How UC Irvine and Waste Management work together to create fuel from organic and food wastes

The student tosses what remains of her grilled chicken salad into the trash can. From there, a garbage truck transports the scraps to a materials recovery facility where non-organics such as plastic forks are separated out.

A specialized process emulsifies the food waste into a bio slurry that gets pumped into anaerobic digesters or large, sealed tanks filled with bacteria that break down the material. Out comes biogas containing methane that is used to produce electricity or is converted into compressed natural gas and pumped into cars, trucks and buses for a cleaner-burning ride. The solids are converted into fertilizers for hay farms and backyard gardens.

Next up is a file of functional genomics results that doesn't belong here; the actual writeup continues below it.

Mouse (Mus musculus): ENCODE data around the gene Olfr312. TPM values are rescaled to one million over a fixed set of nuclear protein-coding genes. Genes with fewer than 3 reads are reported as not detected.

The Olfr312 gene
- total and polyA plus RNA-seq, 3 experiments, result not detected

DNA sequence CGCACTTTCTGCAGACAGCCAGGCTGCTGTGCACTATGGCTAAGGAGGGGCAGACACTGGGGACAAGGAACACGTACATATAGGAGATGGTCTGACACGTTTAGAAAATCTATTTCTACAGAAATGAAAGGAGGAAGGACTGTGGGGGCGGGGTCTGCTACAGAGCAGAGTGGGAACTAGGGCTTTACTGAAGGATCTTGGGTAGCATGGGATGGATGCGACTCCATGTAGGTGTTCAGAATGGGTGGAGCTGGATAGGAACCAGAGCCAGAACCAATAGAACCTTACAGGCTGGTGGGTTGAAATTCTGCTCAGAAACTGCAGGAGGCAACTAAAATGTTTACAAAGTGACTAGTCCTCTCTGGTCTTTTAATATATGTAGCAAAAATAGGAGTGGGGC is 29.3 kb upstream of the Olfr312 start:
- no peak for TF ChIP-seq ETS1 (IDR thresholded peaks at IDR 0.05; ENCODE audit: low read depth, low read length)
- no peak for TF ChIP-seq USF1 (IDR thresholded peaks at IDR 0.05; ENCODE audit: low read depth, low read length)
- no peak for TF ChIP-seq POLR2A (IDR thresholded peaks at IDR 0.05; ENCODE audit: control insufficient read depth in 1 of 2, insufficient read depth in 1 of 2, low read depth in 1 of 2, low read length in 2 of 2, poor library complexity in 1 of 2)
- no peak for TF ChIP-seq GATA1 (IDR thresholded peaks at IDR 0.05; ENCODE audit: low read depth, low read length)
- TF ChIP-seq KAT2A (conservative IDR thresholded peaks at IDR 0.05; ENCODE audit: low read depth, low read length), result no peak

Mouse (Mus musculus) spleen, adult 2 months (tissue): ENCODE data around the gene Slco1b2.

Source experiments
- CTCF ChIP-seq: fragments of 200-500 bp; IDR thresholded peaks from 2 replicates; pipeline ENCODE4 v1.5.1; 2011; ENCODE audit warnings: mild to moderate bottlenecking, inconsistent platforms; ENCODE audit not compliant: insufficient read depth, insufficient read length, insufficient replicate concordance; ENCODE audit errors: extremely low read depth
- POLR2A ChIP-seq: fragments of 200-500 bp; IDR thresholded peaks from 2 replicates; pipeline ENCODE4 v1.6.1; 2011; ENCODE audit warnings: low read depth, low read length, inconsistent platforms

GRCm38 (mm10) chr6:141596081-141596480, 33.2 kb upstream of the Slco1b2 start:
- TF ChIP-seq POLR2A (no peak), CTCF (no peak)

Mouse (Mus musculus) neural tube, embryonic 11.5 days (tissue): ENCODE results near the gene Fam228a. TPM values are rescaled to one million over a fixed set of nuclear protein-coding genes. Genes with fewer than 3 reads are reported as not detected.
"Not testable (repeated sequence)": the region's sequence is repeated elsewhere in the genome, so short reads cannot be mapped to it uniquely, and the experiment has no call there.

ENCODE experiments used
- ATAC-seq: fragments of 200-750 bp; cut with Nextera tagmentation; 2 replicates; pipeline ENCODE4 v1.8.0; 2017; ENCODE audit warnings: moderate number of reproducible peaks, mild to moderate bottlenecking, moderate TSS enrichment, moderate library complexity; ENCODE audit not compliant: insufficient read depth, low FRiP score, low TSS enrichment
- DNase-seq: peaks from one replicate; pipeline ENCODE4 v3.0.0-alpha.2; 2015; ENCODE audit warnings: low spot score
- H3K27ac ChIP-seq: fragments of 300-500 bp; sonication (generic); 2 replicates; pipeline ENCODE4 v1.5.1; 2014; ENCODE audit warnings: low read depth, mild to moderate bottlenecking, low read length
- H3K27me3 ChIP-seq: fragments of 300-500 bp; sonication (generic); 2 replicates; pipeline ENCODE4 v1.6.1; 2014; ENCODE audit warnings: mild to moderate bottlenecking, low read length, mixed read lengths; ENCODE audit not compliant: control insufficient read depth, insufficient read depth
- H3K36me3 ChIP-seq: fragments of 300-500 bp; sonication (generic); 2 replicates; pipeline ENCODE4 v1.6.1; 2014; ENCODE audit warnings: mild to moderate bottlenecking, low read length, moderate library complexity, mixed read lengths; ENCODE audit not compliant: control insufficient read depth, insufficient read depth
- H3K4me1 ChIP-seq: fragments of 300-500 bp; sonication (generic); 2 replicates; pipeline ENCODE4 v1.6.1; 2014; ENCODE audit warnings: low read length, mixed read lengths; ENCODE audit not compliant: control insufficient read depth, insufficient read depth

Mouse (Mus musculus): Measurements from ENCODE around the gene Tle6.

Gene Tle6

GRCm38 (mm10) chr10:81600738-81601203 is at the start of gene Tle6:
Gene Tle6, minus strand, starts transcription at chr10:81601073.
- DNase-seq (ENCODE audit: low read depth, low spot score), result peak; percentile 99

For the 30,000 students eating meals at the University of California, Irvine, throwing away food is no longer considered a waste. It’s recycling.